Asian stocks rose back as China’s manufacturing unexpected expanded and after the Federal Reserve maintained its bond-buying program at current levels. The MSCI Asia Pacific Index climbed 1.2%, headed for the biggest gain since July 11. China also reported increase in manufacturing, a manufacturing index published by the Chinese authorities on Thursday provided an unexpectedly solid reading for July but did little to dispel the picture of an economy that is cooling more rapidly than many analysts had expected just months ago.
The MSCI Asia Pacific Index advanced 1.2 percent to 133.85 as of 7:23 p.m. in Tokyo, with all 10 industry groups on the gauge rising. Almost three shares gained for each that fell on the measure, which is headed for a 1.1 percent loss this week. Futures on the Standard & Poor’s 500 Index added 0.7 percent according to business-standard.com.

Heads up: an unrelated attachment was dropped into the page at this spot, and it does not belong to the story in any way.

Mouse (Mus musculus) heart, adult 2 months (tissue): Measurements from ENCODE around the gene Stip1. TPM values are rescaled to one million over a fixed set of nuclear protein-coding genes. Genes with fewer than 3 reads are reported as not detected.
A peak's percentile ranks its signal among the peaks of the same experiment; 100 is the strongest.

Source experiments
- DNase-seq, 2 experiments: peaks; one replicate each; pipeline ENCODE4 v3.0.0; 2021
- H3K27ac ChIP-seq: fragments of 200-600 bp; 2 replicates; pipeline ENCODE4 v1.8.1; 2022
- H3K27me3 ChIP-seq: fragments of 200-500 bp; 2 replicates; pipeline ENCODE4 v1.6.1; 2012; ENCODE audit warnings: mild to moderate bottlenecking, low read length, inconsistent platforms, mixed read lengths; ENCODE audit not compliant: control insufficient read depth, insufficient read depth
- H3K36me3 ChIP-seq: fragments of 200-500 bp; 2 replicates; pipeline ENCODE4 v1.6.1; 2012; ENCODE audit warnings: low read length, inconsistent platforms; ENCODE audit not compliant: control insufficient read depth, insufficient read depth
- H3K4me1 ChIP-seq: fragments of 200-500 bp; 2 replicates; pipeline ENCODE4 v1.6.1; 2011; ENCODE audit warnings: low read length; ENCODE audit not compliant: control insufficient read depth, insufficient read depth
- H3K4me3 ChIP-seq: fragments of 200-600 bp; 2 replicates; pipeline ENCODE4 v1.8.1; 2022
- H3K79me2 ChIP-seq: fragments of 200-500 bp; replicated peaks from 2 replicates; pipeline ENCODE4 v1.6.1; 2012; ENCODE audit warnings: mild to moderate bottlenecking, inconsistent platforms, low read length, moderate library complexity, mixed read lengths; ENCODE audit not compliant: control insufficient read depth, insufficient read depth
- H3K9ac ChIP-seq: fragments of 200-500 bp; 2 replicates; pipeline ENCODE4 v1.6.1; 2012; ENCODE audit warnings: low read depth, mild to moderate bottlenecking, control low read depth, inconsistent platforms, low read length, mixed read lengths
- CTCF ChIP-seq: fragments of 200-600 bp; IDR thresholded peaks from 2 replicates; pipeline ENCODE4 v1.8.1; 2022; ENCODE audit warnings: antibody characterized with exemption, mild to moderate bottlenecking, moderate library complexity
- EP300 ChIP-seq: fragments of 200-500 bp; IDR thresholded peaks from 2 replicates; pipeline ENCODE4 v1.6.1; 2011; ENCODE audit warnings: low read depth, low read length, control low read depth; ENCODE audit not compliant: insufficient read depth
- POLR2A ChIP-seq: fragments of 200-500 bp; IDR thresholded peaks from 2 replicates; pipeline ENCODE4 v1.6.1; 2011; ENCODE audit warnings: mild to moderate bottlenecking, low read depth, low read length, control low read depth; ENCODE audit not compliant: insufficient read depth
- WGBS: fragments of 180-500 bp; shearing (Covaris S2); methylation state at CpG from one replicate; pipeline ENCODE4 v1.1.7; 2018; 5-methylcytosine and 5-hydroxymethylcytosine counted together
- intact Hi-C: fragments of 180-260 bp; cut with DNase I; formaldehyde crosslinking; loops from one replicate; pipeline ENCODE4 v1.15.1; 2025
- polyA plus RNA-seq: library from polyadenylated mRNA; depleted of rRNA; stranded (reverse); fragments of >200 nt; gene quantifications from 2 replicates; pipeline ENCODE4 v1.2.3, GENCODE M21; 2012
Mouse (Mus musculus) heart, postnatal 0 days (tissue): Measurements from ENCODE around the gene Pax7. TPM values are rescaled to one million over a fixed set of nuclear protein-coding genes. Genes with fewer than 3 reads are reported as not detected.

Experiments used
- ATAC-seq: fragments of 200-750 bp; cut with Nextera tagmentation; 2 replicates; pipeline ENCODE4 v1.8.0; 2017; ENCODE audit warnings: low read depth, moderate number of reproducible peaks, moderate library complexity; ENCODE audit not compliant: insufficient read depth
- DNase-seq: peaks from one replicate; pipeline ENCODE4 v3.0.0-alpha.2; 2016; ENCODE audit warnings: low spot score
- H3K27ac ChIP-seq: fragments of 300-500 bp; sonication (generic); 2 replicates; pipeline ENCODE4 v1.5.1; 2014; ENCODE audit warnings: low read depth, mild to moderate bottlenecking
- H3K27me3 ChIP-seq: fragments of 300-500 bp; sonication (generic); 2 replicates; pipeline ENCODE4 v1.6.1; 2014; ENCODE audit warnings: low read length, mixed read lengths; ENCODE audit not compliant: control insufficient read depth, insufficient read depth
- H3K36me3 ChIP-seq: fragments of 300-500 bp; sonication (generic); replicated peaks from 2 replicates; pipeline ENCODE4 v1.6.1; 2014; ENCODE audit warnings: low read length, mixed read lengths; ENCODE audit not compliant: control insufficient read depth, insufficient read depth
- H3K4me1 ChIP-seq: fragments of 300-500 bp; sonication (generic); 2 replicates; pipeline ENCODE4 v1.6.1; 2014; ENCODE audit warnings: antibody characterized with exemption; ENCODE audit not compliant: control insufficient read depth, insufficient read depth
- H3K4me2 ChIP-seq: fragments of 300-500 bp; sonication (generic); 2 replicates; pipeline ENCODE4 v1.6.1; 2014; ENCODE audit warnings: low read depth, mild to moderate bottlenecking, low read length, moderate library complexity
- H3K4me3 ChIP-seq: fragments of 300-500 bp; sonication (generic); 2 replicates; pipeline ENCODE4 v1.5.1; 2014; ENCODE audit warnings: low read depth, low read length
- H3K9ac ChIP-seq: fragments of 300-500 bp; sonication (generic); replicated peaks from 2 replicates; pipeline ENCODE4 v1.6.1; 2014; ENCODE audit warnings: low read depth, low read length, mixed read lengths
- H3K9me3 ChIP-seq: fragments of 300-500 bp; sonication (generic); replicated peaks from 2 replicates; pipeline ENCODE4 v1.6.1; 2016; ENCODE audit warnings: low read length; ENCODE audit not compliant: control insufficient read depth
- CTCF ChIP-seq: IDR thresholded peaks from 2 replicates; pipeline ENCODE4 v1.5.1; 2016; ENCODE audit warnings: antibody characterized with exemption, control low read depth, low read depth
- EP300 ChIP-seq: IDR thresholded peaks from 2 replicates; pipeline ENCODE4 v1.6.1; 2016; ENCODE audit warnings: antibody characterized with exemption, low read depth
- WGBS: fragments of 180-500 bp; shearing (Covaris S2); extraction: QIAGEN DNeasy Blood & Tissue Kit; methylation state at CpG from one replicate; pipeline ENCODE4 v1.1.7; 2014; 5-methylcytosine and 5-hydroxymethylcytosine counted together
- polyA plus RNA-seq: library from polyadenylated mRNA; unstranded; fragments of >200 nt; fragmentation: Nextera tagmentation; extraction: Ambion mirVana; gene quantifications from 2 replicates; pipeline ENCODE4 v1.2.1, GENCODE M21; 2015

On a published report, Standard & Poor’s stated warning that many of the weaker players in the property sector a key pplayer of the Chinese economy, the world’s second-largest after that of the United States
“could find it more difficult or costly to borrow this year if the central government takes further steps to rein in ‘shadow banking’ activities,” which it said were a major source of funding for developers that could not secure bank loans.
The Commerce Department said Wednesday that the economy grew at a 1.7% annual rate in the April-June quarter, better than a revised 1.1% rate for the first quarter. Separately, a private survey from payroll company ADP showed that U.S. businesses created 200,000 jobs this month.